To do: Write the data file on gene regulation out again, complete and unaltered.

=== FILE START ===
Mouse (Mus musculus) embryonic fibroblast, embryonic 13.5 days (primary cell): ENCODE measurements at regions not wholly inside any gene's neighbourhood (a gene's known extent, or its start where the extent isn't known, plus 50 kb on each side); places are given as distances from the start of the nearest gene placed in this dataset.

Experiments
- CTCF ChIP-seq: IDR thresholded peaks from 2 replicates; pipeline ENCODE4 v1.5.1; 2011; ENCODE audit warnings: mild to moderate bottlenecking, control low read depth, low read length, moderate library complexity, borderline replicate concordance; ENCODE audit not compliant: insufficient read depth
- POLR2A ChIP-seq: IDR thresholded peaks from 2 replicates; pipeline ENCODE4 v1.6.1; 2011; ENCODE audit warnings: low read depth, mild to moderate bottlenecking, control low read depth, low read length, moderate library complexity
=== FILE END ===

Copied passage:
Mouse (Mus musculus) embryonic fibroblast, embryonic 13.5 days (primary cell): ENCODE measurements at regions not wholly inside any gene's neighbourhood (a gene's known extent, or its start where the extent isn't known, plus 50 kb on each side); places are given as distances from the start of the nearest gene placed in this dataset.

Experiments
- CTCF ChIP-seq: IDR thresholded peaks from 2 replicates; pipeline ENCODE4 v1.5.1; 2011; ENCODE audit warnings: mild to moderate bottlenecking, control low read depth, low read length, moderate library complexity, borderline replicate concordance; ENCODE audit not compliant: insufficient read depth
- POLR2A ChIP-seq: IDR thresholded peaks from 2 replicates; pipeline ENCODE4 v1.6.1; 2011; ENCODE audit warnings: low read depth, mild to moderate bottlenecking, control low read depth, low read length, moderate library complexity